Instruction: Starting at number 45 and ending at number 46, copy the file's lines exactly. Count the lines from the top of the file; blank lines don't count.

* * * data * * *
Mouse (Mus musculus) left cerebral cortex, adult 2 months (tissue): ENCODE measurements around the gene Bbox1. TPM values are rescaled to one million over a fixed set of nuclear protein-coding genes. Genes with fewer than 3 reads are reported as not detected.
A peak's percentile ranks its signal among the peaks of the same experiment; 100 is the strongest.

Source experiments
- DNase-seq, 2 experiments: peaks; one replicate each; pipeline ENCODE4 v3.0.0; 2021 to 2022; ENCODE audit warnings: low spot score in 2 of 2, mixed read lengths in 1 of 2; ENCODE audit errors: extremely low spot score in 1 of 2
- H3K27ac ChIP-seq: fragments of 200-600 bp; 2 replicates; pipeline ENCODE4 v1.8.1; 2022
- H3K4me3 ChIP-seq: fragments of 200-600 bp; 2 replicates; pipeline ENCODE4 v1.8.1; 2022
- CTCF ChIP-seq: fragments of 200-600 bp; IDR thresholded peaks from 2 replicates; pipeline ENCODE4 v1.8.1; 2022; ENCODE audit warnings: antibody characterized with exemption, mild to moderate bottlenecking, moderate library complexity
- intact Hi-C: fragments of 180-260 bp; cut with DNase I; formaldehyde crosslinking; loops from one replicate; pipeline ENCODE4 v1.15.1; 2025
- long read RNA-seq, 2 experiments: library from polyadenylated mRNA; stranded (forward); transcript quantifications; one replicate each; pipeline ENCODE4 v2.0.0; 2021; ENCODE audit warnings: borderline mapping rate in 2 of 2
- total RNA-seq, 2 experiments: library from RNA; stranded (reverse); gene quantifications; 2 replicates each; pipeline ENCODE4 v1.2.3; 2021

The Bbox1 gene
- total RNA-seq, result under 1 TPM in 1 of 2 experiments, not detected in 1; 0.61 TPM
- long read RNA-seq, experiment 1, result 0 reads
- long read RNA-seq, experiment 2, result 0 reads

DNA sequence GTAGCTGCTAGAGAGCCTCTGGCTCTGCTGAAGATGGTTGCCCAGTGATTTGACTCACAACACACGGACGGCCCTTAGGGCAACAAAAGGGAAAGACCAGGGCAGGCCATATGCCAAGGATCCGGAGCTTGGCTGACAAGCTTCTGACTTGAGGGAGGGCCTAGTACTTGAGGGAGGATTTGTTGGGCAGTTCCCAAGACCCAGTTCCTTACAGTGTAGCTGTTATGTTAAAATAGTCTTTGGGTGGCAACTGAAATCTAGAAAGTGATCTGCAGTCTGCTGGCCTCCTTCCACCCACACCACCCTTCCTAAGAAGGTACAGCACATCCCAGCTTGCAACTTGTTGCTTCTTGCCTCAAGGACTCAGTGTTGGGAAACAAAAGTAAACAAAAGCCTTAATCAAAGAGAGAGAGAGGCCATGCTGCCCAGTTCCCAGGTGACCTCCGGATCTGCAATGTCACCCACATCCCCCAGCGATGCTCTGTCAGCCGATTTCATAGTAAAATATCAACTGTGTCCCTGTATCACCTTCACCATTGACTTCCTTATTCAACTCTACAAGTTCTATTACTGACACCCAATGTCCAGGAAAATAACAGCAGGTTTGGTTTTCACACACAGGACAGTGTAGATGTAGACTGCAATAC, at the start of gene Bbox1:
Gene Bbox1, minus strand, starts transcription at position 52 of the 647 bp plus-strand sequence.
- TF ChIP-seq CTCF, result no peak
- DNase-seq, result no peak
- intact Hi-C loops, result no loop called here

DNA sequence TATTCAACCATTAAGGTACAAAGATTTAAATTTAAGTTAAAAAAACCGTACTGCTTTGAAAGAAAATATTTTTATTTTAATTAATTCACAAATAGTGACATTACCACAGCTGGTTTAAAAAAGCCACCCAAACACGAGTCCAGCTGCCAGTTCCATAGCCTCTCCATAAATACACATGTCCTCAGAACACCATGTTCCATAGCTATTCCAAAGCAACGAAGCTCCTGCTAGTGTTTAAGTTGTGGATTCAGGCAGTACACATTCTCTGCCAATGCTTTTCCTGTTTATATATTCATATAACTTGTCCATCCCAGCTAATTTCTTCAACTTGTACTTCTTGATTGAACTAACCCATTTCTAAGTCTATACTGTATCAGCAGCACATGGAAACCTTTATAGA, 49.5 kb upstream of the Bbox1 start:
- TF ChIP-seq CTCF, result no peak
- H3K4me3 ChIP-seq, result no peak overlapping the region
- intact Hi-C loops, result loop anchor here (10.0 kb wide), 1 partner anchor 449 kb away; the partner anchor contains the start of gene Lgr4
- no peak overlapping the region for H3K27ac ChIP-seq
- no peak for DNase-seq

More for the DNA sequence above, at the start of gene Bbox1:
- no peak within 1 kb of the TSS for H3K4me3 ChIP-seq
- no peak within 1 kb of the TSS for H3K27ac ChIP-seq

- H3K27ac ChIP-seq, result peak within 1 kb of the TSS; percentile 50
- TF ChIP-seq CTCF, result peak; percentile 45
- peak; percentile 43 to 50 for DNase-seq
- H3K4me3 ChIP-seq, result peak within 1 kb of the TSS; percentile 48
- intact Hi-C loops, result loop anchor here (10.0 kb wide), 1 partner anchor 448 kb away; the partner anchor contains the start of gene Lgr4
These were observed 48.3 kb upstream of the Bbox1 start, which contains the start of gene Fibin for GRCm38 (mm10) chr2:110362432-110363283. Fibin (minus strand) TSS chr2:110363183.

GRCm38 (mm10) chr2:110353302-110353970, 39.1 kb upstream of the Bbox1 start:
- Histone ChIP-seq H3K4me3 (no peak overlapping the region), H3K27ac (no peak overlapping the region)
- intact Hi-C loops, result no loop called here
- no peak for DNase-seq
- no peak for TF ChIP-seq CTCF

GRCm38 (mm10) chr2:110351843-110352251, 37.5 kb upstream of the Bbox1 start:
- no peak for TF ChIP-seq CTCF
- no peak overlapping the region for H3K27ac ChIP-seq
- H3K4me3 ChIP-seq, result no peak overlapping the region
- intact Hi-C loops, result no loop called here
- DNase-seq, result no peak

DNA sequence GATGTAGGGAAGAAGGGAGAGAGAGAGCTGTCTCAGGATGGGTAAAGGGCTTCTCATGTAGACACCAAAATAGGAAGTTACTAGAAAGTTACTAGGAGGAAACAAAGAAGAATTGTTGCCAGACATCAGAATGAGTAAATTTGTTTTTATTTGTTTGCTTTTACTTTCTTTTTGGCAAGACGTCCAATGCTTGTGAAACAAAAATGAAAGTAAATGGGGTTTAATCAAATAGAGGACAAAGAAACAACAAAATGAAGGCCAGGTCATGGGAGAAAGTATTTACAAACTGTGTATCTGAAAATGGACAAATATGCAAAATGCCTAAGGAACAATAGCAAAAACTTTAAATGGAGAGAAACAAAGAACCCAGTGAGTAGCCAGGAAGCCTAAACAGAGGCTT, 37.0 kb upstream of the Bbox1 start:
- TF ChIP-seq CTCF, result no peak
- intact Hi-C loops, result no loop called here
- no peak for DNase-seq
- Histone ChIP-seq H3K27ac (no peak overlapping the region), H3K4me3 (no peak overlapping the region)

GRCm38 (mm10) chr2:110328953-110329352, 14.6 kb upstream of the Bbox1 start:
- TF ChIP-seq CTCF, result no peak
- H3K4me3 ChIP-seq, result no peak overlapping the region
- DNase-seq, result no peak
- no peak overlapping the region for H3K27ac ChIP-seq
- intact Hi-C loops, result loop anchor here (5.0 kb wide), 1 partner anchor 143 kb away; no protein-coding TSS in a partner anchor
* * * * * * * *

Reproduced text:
- DNase-seq, result no peak

DNA sequence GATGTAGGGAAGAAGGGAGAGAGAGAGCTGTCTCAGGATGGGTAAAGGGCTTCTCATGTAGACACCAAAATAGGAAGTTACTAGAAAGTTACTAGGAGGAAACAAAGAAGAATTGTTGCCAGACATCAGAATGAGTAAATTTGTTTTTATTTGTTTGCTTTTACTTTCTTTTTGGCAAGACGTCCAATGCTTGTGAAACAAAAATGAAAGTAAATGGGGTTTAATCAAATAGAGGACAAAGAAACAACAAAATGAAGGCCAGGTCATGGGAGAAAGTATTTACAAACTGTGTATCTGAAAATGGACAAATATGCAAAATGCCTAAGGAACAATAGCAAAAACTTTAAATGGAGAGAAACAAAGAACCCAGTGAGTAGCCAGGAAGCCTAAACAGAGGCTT, 37.0 kb upstream of the Bbox1 start: